In the third city council district, José Velásquez, who was seen as the presumptive frontrunner, only managed 33%, and will go into a runoff with Daniela Silva. Both have similarly progressive policy positions, but Velásquez is supported by Austin’s political establishment, while Silva isn’t. In the runoff, she’s tried to differentiate herself from Velásquez by coming out in support of fare-free buses. In District 5, the runoff will be between Stephanie Bazan, who took 29% in the first round, and Ryan Alter, who took 24%. Brazen is more moderate than Alter, but only by degrees. Both are urbanist YIMBY types, and overall fairly progressive. Finally, the top vote-getter in District 9, thanks to blowout margins in the UT Austin neighborhood, was progressive favorite Zohaib Qadri with 30%, ahead of Linda Guerrero, the choice of the moderate outgoing incumbent, who had 22% of the vote. A collection of defeated candidates have endorsed Qadri in the runoff, most notably Ben Leffler, who won 21% of the vote and narrowly missed second place. A pair of high-stakes races were decided on Election Night: progressive incumbents Natasha Harper-Madison (District 1) and Paige Ellis (District 8) both finished in the mid-50s, and by winning majorities were reelected without needing to go to the December runoff. A coalition of Republicans, anti-homeless groups, and other centrist and conservative groups had targeted these two for defeat, but they came up far short.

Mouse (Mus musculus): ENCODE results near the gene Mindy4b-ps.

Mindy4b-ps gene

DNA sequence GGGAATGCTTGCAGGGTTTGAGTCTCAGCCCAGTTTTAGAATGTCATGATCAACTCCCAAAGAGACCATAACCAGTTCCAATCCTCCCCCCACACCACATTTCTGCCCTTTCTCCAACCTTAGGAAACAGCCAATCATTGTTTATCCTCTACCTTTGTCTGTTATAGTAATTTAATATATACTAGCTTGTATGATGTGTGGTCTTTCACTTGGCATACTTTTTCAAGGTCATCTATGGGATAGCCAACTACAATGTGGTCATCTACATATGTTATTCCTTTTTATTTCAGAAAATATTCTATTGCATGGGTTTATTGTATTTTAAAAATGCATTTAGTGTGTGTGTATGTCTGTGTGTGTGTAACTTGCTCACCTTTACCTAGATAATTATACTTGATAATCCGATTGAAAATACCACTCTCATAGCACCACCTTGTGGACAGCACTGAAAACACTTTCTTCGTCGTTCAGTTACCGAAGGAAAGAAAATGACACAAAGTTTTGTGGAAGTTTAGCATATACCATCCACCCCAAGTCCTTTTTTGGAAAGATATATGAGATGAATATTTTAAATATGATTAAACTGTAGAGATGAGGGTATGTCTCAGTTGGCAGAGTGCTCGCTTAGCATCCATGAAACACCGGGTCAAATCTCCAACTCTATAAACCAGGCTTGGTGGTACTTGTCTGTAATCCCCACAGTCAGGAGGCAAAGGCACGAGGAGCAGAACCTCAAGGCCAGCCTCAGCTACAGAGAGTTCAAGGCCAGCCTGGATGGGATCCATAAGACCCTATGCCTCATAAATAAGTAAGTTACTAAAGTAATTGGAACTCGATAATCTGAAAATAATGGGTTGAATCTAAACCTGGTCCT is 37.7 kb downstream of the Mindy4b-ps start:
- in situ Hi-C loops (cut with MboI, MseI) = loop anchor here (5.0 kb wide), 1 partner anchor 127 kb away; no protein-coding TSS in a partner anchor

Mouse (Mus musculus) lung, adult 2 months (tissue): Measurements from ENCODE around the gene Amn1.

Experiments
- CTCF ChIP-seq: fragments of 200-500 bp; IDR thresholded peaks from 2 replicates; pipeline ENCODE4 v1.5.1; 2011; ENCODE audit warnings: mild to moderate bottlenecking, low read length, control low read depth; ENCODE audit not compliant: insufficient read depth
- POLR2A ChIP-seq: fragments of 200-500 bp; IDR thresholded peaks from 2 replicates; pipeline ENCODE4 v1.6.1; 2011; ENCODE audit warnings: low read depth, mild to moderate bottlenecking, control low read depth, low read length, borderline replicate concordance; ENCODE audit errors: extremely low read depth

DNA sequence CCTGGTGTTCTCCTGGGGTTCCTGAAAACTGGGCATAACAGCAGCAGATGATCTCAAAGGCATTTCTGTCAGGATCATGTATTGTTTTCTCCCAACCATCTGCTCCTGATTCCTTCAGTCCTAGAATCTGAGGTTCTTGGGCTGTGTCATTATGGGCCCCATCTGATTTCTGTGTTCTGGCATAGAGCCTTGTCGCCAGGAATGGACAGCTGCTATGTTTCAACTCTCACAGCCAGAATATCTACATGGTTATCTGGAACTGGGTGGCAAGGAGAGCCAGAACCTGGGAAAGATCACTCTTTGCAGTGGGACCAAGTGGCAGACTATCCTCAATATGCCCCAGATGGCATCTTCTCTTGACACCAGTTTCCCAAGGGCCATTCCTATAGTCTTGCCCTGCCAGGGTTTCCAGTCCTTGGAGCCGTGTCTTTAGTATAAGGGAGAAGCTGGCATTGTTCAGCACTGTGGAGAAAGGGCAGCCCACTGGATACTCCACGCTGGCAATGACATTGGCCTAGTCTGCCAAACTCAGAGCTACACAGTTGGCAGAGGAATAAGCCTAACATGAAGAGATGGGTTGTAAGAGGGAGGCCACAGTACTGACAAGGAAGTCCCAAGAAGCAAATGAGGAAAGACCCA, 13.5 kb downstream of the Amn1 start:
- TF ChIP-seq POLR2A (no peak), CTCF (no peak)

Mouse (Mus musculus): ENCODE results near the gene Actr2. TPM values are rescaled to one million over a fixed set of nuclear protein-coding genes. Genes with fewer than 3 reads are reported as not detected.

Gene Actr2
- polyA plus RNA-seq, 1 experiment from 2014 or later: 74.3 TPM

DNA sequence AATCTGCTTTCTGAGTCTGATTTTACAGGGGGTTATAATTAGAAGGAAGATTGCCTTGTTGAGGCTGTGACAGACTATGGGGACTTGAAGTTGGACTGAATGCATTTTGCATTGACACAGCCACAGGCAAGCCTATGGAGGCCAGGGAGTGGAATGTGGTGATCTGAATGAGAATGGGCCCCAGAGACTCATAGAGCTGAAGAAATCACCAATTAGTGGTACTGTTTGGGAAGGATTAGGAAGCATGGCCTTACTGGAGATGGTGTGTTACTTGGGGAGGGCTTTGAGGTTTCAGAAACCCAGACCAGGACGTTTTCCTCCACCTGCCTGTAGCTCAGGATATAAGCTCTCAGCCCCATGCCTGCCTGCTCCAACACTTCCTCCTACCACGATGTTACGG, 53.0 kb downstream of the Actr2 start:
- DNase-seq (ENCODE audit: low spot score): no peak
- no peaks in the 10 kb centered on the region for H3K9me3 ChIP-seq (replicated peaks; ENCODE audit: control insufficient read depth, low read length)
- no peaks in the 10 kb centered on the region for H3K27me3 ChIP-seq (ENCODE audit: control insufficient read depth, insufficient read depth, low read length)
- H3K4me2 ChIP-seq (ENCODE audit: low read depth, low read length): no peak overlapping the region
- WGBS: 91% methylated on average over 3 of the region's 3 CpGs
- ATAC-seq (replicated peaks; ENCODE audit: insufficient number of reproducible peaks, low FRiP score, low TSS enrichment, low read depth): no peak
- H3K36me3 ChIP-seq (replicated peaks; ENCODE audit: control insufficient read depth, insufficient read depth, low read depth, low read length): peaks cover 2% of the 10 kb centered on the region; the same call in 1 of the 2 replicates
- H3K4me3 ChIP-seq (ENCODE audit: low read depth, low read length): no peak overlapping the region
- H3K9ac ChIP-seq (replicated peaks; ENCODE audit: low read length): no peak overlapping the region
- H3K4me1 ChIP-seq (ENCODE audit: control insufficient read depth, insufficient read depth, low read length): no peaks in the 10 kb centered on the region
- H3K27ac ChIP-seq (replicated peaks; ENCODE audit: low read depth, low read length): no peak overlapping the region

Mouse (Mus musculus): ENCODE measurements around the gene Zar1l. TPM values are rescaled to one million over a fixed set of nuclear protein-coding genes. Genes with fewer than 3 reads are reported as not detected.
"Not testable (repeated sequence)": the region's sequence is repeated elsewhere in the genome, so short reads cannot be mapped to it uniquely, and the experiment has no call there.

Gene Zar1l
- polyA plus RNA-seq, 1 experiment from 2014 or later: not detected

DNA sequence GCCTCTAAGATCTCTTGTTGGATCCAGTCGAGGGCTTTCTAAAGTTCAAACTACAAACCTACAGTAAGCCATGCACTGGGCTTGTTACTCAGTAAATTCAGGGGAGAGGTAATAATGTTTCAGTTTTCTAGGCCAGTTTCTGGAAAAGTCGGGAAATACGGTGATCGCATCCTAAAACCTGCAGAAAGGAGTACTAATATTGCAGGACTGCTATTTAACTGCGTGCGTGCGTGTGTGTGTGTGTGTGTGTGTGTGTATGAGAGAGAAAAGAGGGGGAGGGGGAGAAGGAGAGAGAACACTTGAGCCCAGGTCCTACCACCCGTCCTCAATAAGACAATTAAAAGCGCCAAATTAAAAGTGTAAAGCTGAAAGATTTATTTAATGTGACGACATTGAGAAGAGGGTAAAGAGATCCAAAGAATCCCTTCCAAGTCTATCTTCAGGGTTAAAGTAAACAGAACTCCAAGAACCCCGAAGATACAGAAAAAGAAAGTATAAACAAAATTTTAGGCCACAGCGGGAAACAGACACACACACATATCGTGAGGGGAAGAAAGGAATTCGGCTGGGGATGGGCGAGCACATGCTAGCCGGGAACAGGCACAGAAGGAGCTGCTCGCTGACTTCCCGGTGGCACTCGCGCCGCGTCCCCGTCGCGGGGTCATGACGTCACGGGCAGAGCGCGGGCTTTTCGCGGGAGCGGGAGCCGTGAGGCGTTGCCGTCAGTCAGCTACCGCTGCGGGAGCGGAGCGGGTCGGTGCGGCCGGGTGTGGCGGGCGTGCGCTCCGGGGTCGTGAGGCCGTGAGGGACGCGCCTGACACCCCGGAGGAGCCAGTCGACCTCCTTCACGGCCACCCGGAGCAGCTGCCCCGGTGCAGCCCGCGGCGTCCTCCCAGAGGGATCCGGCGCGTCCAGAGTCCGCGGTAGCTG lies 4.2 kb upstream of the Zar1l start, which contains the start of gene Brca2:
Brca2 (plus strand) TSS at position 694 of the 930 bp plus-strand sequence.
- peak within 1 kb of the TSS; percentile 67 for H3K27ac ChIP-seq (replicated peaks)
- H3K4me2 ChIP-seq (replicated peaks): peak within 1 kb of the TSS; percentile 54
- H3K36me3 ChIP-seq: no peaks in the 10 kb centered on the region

City Council Districts 6/8
Runoff date: Mar. 14, 2023
Kate Gallego appears to be getting her way in the Phoenix Council races. Her chosen moderate candidate in CD-06, Kevin Robinson, will be the de facto Democratic nominee against Republican Sam Stone, after Robinson won 20% of the vote, and Stone 17%. Progressive pick Kellen Wilson wound up in 5th with 12%. Carlos Garcia, the leftist representing working-class District 8, is in trouble. He finished ahead of Kesha Hodge Washington, the moderate/Gallego wing’s attempt to take him down, but only by 2%, 40% to 38%. The remaining 22% went to more conservative candidates, especially the 3rd place finisher Denise Ceballos-Viner, who ran on a platform of giving cops whatever they want—while Garcia is best known for not wanting to give police whatever they want.